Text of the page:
Enabling External Clock on LimeSDR mini 1.2?

According to “LimeSDR-Mini v1.2 hardware description”, section 4.6 on clock distribution, to enable external reference clock: “VCTCXO can be disconnected from clock buffer input (remove R59 and solder R62) and external reference clock can be supplied from connector J8 (REF_CLK_IN).”

However, there doesn’t appear to be an unsoldered R62. Does anyone else see where an unsoldered R62 is located? The silkscreen label is in the middle, underneath the FPGA and without any nearby pads. Also, have I located the correct location of R59? I don’t see board design files for LimeSDR mini 1.2 (only LimeSDR mini 1.1).

Hi @tophut,

Check the picture below, R59 and R62 are enclosed in red square. Actually, there are 3 pads for 2 resistors hence only one is possible to mount at a time. When it is fitted as it is now (horizontally), it means R59. If you fit it vertically as shown by green line in the picture it means R62 is fitted. This is what silkscreen is trying to explain :wink:

PCB database will be uploaded next week.


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Hi @Zack - so because of the lack of the additionial clock control circuitry present on the LimeSDR-USB, I’m guessing the lime mini will only work with a 40MHz external reference clock?

I couldn’t find any clarification of this on the hardware description page.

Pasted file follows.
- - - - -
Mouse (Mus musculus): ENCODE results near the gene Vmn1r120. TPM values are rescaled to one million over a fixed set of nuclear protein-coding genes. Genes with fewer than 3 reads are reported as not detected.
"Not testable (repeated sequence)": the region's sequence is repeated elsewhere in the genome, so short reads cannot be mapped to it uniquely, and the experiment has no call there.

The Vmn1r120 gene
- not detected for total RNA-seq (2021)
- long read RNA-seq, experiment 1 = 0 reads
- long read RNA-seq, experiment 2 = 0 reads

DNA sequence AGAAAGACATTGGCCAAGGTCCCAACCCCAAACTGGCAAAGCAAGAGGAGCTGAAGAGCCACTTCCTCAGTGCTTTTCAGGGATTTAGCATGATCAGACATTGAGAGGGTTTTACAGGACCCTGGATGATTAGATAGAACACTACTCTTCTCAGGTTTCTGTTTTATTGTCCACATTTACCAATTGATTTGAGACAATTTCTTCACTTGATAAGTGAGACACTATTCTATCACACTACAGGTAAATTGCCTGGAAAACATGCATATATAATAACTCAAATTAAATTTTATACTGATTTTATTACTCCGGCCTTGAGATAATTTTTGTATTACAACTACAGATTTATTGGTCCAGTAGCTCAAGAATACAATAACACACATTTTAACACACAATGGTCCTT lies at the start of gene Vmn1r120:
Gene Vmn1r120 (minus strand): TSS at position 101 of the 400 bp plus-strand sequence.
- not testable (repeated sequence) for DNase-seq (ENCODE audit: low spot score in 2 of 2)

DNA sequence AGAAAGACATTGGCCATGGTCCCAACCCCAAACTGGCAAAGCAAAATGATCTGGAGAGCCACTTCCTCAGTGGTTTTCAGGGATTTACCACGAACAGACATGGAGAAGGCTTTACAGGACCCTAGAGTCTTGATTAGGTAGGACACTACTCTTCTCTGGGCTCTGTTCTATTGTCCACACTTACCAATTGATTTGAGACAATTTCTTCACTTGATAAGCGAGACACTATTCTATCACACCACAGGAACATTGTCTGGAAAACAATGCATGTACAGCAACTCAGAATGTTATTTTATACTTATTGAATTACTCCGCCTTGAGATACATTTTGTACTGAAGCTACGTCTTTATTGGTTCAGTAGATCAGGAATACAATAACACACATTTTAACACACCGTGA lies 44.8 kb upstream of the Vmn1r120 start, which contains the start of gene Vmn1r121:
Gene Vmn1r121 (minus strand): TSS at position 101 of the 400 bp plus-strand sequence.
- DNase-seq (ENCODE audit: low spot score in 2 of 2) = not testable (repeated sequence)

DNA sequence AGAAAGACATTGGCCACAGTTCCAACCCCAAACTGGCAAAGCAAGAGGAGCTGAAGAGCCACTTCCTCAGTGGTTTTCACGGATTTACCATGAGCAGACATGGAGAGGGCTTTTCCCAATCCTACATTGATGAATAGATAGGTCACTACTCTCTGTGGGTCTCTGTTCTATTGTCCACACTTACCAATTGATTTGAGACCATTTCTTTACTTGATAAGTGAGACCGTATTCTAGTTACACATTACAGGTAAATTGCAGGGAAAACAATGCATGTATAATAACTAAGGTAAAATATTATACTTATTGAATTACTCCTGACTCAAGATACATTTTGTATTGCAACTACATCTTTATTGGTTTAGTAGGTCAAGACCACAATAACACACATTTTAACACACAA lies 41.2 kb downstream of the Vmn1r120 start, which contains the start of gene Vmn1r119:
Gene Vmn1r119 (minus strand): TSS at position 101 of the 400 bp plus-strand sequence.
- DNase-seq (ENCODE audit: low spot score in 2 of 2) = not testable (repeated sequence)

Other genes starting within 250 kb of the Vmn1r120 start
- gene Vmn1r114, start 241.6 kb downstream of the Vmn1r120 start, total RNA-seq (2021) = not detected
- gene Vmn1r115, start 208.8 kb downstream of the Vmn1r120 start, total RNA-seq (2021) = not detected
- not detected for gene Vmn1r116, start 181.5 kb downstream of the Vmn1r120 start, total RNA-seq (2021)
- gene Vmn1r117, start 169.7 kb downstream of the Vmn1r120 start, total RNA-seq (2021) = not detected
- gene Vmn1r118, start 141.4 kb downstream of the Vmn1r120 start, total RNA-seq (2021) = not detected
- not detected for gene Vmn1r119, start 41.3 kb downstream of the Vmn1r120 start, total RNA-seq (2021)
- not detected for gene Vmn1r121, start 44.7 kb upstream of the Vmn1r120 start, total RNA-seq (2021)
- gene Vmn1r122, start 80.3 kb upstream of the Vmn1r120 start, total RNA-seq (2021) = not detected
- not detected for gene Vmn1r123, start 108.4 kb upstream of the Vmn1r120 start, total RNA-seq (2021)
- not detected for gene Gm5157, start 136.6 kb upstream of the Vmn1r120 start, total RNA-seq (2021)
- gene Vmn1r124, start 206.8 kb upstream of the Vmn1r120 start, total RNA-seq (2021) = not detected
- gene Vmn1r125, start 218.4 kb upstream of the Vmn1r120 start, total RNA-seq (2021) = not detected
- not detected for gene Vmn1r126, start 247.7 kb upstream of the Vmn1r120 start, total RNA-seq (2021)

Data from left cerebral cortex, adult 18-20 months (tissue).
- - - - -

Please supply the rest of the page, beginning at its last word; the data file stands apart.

Has anyone who has managed to run the LimeSDR-Mini from an external clock be willing to share their experience?

My understanding is that a reference clock of 10MHz is too low to run the LMS7002 successfully. Temperature fluctuations cause my VCTCXO output freq to drift such that my sample rate varies by 10S/s at 30.72MS/s over a range of around 5 degrees C about room temperature, which is not good enough for what I’m doing.

I could potentially trim the VCTCXO but would rather just use a freq ref instead.

I can confirm that it is working. We swapped the resistors and connected external 30.72MHz clock produced by LEA-M8F to REF CLK input. To verify we count the samples between two 1PPS signals. Now it is exactly 1/sample rate, before we saw an offset of a few samples.

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Hi Zack

I’m want to use the LimeSDR mini for operation with the Es’Hail2 (OSC100) Satellite. I understand I will have to use an external reference - I have purchased the Leo Bodnar GPS reference. The GPS unit can produce a 40MHz reference at a suitable level (it specify’s 8mA which equates to +7.7dBm) .

The problem

The U.FL connection was fiddly enough, but the change required to move R59 to R62 is impossible from my standpoint without damaging the board.

Can you recommend anyone who would do this for me? I understand that available space made this compromise, but 3 pins and a push on link would have been better.

Thanks Robin